Tim Bradshaw is right to support the Depop sale; it’s sales of deep tech companies we must be wary of (“Depop sale does not signal the deflation of UK tech scene”, Opinion, June 11).
It’s only reasonable to voice some caution about investors jumping to cash in on early exits to international purchasers. I’ve sold that way a few times myself and would much prefer to have kept the businesses under UK ownership and management, contributing to the UK economy. But we should distinguish between companies offering consumer-facing applications and deep-tech innovators.
When we look at the UK tech economy, it’s the deep tech companies — like Arm, DeepMind and our growing roster of artificial intelligence, robotics and blockchain start-ups — which have a potentially strategic contribution to make, compared with more consumer-facing platforms and marketplaces such as Depop.
While this kind of service company certainly brings innovative and desirable offerings to the table (or the wardrobe in this case), they are often not really innovating in the technology itself.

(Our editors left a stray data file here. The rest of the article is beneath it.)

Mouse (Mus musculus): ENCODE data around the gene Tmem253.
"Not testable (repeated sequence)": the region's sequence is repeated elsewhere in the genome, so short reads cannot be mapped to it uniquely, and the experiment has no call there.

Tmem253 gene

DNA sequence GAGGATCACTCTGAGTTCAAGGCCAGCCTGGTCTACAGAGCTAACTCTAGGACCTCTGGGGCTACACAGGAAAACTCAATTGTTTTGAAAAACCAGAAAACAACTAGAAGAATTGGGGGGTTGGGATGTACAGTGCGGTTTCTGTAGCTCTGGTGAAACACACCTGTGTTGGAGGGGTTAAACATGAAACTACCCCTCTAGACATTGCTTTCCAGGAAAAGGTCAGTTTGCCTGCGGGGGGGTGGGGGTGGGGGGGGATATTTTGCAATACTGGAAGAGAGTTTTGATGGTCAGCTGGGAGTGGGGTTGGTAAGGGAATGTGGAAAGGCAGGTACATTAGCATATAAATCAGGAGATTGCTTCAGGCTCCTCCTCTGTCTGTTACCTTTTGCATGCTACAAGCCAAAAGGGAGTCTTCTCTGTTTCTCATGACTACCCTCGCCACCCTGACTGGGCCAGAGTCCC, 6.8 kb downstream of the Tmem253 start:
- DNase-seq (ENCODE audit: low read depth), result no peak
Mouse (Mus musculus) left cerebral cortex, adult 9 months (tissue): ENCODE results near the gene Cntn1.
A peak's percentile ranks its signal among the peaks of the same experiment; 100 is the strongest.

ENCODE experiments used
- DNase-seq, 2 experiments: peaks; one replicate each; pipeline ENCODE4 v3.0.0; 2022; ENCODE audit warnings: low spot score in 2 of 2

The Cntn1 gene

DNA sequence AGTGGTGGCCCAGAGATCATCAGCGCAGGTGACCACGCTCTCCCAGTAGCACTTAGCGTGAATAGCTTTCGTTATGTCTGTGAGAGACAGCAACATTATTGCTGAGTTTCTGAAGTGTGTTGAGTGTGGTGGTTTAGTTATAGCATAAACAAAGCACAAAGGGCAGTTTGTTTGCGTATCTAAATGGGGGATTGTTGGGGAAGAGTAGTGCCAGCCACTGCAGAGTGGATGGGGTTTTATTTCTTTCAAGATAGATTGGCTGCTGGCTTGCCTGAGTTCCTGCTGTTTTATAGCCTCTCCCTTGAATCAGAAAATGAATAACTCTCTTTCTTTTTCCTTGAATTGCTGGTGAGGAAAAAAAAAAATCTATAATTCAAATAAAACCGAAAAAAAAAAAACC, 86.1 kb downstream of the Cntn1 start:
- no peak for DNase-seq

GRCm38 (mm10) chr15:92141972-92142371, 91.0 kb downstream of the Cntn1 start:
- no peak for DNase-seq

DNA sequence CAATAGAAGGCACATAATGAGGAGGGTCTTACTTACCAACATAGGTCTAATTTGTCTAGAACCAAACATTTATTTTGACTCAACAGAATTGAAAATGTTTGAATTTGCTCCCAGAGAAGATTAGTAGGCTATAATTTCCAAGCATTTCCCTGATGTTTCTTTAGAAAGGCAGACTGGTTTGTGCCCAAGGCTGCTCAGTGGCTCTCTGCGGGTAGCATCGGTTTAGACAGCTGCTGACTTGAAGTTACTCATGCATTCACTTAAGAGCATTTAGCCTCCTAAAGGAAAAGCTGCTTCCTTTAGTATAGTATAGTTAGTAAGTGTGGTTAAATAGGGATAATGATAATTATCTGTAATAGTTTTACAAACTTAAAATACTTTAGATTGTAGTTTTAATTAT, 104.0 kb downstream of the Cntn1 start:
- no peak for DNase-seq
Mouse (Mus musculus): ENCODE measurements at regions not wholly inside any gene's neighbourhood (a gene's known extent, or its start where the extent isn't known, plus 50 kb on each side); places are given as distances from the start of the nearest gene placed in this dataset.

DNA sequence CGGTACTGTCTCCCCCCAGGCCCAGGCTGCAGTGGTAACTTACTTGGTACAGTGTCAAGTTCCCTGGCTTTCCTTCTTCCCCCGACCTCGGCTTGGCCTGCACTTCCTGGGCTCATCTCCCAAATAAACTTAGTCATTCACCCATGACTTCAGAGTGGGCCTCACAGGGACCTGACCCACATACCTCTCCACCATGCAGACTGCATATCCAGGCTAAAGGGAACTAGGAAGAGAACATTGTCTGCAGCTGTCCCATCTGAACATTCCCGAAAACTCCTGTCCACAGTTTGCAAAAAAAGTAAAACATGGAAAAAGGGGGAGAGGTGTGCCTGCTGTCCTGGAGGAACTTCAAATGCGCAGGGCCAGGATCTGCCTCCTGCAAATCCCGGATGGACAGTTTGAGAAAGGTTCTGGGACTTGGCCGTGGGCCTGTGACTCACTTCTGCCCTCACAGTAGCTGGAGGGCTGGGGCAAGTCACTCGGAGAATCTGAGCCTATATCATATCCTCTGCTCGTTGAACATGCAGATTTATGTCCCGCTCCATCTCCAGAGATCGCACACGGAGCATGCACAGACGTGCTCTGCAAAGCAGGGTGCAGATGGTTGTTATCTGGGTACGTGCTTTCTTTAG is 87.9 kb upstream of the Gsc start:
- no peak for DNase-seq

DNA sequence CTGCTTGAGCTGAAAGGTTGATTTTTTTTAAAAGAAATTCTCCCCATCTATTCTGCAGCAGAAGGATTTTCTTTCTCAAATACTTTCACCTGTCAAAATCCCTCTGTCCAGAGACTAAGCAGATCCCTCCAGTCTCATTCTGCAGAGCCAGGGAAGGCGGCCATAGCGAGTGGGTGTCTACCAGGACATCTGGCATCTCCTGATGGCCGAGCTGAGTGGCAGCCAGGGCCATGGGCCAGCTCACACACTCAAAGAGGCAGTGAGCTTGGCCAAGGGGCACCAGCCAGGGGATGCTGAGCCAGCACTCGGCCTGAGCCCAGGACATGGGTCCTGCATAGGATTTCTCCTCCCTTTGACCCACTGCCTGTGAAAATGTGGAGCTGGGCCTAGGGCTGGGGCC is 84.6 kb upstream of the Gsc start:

We still should focus on helping them scale, but deep tech companies hold much higher strategic potential for the UK, and these are the ones we should ask investors to consider holding on to for longer. At the end of the day, investors have their own obligations and commitments.
It would not encourage investor confidence if the UK began to meddle too frequently in investment decisions or if greater powers were sought to prevent exits — except in a very small number of cases.
Occasionally, however, an early exit might genuinely represent a potential loss to the development of strategic assets for the UK economy. We could use a better, more transparent process for seeking to reduce those rare occurrences. Meanwhile, we would do well to focus on how to encourage the scaling up of technology innovation companies across the board to furnish our economy with more midsized businesses.
Chief Executive, Digital Catapult
London NW1, UK